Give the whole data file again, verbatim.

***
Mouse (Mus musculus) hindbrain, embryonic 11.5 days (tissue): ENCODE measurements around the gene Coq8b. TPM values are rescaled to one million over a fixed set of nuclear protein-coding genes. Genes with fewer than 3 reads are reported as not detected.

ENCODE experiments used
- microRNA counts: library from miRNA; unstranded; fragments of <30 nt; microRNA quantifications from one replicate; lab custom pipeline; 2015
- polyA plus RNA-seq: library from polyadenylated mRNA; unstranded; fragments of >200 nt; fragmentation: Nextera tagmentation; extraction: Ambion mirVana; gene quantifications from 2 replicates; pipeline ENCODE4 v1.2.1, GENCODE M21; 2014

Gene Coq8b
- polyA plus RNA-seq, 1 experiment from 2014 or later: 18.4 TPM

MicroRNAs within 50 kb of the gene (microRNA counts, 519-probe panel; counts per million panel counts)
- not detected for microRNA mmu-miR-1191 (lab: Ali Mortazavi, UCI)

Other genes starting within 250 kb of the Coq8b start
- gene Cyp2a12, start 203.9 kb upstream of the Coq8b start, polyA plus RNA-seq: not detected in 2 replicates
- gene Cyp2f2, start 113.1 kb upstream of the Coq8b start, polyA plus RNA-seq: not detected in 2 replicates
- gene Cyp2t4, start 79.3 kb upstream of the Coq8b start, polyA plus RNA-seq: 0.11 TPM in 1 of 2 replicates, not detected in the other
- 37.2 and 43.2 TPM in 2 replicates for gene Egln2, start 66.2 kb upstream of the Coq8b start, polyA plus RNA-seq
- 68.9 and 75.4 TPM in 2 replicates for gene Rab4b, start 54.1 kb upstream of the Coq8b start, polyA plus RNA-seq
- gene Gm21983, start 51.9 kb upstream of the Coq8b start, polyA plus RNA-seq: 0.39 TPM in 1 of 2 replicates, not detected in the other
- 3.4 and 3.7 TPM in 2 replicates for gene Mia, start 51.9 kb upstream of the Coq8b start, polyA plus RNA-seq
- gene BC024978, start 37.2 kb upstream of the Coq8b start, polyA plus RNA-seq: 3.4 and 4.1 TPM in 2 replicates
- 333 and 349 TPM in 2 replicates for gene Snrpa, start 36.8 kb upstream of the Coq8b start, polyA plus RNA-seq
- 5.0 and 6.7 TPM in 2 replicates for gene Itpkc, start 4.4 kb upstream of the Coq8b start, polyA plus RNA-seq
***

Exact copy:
Mouse (Mus musculus) hindbrain, embryonic 11.5 days (tissue): ENCODE measurements around the gene Coq8b. TPM values are rescaled to one million over a fixed set of nuclear protein-coding genes. Genes with fewer than 3 reads are reported as not detected.

ENCODE experiments used
- microRNA counts: library from miRNA; unstranded; fragments of <30 nt; microRNA quantifications from one replicate; lab custom pipeline; 2015
- polyA plus RNA-seq: library from polyadenylated mRNA; unstranded; fragments of >200 nt; fragmentation: Nextera tagmentation; extraction: Ambion mirVana; gene quantifications from 2 replicates; pipeline ENCODE4 v1.2.1, GENCODE M21; 2014

Gene Coq8b
- polyA plus RNA-seq, 1 experiment from 2014 or later: 18.4 TPM

MicroRNAs within 50 kb of the gene (microRNA counts, 519-probe panel; counts per million panel counts)
- not detected for microRNA mmu-miR-1191 (lab: Ali Mortazavi, UCI)

Other genes starting within 250 kb of the Coq8b start
- gene Cyp2a12, start 203.9 kb upstream of the Coq8b start, polyA plus RNA-seq: not detected in 2 replicates
- gene Cyp2f2, start 113.1 kb upstream of the Coq8b start, polyA plus RNA-seq: not detected in 2 replicates
- gene Cyp2t4, start 79.3 kb upstream of the Coq8b start, polyA plus RNA-seq: 0.11 TPM in 1 of 2 replicates, not detected in the other
- 37.2 and 43.2 TPM in 2 replicates for gene Egln2, start 66.2 kb upstream of the Coq8b start, polyA plus RNA-seq
- 68.9 and 75.4 TPM in 2 replicates for gene Rab4b, start 54.1 kb upstream of the Coq8b start, polyA plus RNA-seq
- gene Gm21983, start 51.9 kb upstream of the Coq8b start, polyA plus RNA-seq: 0.39 TPM in 1 of 2 replicates, not detected in the other
- 3.4 and 3.7 TPM in 2 replicates for gene Mia, start 51.9 kb upstream of the Coq8b start, polyA plus RNA-seq
- gene BC024978, start 37.2 kb upstream of the Coq8b start, polyA plus RNA-seq: 3.4 and 4.1 TPM in 2 replicates
- 333 and 349 TPM in 2 replicates for gene Snrpa, start 36.8 kb upstream of the Coq8b start, polyA plus RNA-seq
- 5.0 and 6.7 TPM in 2 replicates for gene Itpkc, start 4.4 kb upstream of the Coq8b start, polyA plus RNA-seq